What Direction for CAF after the presidency elections ?
On March 12, 2021, the elections for the presidency of the African Football Confederation (CAF) will take place. Several candidates. Good for Africa! Beyond that, the question to ask here and now is: which CAF after the election? The next CAF leaders would be very inspired to act in three directions among others.
1 / Restore the credibility of CAF.
First act: remove any ambiguity about its relationship with FIFA. Organize so as not to appear as a FIFA executor anymore. FIFA has a good back in clearing the carelessness of leaders in Africa. As soon as that doesn’t work, we blame the FIFA rules. However, the FIFA statutes are clear on this matter. Article 22.1 in fine: « The recognition by FIFA of each confederation implies full mutual respect of both authorities in their respective institutional areas of competence as established in these Statutes ». Moreover, nowhere in these statutes does it say that it was for FIFA to nominate candidates for the Presidency of a Confederation. The eligibility check carried out by the FIFA Governance Committee for candidates for a seat on its own bodies (article 40.4) cannot be an obstacle to the right of each confederation to elect its President even if it is expected that the latter will be ex officio Vice-President of the FIFA Council. This eligibility check only leads to a decision of the umbrella body which can be called into question by the sports courts. Having the courage to legally challenge the decisions of higher authorities is part of the postures of independence …
2 / Rationalize management and governance.
At CAF, as in all sports associations, governance is in the hands of elected officials. But it is clear that today, the economic management of modern sport has become the preserve of experts. African football, in all its segments, has suffered and continues to suffer from the sole management by elected officials, admittedly legitimate, but whose skills for the management of modern football are not obvious. The new CAF team will therefore have to integrate modern standards of economic management and base all of its activity on the principles of good governance: setting up of a real lasting machine for administrative and economic management made up of independent, competent and honest people. . Thus, like the current governance commission which brilliantly distinguished itself during the eligibility check period, a structure in charge of optimizing African football financing techniques will help to rationalize resources. intellectual property in competitions to make CAF an organization that produces wealth and not a consumer of wealth coming from FIFA …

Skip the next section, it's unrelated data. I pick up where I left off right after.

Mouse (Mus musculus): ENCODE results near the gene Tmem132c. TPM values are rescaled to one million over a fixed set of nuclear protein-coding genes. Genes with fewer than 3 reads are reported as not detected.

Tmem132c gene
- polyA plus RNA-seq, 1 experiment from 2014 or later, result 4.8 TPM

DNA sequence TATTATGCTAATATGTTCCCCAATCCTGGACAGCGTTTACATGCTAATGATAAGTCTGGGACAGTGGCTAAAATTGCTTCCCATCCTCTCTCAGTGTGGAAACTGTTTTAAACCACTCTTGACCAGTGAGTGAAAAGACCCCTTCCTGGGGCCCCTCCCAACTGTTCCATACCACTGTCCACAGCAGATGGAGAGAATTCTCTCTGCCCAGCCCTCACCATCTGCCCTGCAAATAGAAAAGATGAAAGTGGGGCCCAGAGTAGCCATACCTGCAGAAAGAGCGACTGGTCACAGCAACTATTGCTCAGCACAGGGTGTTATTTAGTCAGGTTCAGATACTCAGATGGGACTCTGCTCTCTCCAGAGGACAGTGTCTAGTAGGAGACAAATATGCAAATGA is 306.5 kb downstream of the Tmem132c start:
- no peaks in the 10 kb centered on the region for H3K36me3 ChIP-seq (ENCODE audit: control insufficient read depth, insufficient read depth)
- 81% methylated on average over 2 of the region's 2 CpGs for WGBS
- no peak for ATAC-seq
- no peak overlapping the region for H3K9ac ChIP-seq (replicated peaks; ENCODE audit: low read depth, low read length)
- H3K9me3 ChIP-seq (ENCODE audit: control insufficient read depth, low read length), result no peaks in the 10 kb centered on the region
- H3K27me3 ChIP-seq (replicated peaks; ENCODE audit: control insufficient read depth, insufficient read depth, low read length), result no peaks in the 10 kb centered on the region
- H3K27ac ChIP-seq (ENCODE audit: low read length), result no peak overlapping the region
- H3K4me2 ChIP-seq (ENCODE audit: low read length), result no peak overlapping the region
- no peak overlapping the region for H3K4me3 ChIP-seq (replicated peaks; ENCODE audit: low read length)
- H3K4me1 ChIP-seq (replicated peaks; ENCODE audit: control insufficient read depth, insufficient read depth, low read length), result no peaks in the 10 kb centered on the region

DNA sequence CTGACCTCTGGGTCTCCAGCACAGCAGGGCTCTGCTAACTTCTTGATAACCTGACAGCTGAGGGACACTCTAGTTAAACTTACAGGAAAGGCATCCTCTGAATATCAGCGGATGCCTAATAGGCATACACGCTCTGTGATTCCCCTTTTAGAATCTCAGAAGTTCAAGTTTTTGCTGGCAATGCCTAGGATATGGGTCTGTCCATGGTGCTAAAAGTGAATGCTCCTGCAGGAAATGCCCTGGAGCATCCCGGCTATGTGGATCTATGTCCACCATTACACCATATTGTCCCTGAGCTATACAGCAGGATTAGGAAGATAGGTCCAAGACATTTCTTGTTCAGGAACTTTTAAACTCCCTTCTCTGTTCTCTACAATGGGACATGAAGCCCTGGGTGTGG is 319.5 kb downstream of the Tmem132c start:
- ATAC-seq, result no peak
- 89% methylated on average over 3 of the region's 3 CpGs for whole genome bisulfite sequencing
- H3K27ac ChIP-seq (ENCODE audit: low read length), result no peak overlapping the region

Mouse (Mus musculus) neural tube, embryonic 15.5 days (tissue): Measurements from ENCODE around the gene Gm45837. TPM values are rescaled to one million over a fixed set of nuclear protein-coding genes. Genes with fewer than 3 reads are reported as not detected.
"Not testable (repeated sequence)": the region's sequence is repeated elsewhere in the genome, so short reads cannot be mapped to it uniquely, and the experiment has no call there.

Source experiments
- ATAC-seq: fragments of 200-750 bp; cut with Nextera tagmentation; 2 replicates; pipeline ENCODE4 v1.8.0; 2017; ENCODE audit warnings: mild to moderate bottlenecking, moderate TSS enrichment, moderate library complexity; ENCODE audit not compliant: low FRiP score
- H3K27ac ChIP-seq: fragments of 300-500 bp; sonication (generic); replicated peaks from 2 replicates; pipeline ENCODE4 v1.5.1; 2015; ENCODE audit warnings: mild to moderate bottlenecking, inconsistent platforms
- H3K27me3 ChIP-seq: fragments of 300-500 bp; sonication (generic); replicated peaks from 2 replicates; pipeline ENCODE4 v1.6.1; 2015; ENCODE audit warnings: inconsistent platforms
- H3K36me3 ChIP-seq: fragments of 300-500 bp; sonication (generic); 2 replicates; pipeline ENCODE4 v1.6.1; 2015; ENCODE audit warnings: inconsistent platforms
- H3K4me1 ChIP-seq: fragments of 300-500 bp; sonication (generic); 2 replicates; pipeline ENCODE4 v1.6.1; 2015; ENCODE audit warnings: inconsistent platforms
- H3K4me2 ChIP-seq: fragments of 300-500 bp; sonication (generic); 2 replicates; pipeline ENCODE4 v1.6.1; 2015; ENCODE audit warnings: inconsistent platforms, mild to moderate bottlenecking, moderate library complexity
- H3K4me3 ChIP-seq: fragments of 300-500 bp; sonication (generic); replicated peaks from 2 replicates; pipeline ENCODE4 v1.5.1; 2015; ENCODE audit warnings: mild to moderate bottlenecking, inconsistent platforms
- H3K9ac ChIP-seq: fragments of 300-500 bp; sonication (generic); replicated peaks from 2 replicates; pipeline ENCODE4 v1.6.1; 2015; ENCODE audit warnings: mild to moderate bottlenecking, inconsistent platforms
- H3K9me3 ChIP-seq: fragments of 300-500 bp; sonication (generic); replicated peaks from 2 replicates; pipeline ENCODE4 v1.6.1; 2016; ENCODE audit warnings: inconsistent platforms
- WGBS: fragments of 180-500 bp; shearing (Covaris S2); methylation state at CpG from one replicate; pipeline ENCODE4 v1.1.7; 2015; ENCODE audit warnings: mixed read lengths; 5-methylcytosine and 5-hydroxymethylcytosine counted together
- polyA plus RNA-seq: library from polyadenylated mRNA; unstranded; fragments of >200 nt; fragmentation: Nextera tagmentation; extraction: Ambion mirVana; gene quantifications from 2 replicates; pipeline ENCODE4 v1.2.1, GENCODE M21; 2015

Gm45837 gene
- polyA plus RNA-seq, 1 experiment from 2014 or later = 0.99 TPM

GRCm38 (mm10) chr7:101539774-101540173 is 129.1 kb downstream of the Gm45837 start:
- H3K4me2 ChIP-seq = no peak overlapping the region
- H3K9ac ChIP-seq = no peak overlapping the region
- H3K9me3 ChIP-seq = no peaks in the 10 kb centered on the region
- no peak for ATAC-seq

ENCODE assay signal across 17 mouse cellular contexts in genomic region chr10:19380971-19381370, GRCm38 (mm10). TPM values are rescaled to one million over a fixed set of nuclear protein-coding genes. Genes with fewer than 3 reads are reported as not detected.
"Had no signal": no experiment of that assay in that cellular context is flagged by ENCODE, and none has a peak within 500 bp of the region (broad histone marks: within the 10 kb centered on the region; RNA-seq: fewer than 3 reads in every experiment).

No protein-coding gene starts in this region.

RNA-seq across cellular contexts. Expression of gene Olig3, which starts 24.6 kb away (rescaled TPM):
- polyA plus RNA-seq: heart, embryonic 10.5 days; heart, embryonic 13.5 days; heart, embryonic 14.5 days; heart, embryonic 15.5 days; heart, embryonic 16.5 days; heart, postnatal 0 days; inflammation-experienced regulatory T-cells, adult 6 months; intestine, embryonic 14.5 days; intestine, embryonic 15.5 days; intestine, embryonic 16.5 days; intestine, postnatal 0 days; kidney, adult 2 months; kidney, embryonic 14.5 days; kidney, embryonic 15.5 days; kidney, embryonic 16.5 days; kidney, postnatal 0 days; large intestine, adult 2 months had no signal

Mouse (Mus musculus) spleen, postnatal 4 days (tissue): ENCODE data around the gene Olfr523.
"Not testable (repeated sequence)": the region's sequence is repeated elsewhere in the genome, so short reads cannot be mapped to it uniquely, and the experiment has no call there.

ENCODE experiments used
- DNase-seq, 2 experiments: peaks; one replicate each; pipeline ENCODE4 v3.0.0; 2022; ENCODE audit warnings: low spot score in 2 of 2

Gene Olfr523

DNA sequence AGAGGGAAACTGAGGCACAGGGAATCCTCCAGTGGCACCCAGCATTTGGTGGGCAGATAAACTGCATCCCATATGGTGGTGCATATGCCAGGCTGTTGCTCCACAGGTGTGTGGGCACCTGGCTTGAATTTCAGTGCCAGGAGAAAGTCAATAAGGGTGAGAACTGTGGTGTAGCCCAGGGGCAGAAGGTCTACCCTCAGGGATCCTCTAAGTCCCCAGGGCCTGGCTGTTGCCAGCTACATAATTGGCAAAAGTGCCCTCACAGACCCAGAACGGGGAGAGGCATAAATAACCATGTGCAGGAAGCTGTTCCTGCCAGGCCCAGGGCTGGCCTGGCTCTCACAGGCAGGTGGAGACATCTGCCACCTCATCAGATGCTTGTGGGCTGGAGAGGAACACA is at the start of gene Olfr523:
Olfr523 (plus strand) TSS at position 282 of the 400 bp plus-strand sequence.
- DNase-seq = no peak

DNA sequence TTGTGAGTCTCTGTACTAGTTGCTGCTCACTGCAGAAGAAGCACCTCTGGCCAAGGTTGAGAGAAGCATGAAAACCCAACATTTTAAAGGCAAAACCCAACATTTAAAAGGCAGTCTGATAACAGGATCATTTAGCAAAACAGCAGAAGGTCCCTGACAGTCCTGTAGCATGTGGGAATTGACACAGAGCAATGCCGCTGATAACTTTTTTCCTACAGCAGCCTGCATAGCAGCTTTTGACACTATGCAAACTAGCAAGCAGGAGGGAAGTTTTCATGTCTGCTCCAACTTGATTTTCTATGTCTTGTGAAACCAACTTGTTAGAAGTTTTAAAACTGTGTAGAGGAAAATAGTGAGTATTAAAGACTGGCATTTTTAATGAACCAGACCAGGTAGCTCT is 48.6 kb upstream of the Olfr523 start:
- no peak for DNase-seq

3 / Establish local sports justice.
Observers deplore the difficulties of access to sports justice for African football (costs, remoteness. It is time to help the Court of Arbitration for Sport adapt to the evolution and progress of African football by decentralizing offices and by associating more and more African referees with the many sentences handed down. Failing this, CAF or the Olympic movement can create an alternative structure for resolving football or sport disputes in general in Africa. In France, the movement sportsman through the CNOSEF set up the Chamber of Arbitration for Sport. The city of Dakar, once served as a test when the CAS experienced its first hearing there by hearing a Burkinabé player who opposed a sanction FIFA which suspended him for a period of eighteen months. But since this experience of 2005 and the death of judge Kéba MBAYE, the project to set up a decentralized secondary office in Dakar to deal with African sports affairs are no longer on the agenda.
In terms of law, as in France, local sports justice is possible. Senegalese football law, based on the provisions of CAF / FIFA, provides that: “National disputes are treated in accordance with the regulations of the FSF and Senegalese law. When possible, they are decided by an independent joint arbitration tribunal. International disputes are handled by the appropriate bodies of CAF and FIFA and, where applicable, by the Court of Arbitration for Sport ”. Legally, there is therefore room for an internal Sports Arbitral Tribunal (in Africa or in each country) for internal disputes. Are Africans still waiting for FIFA to authorize them to exercise their right? It would be a shame !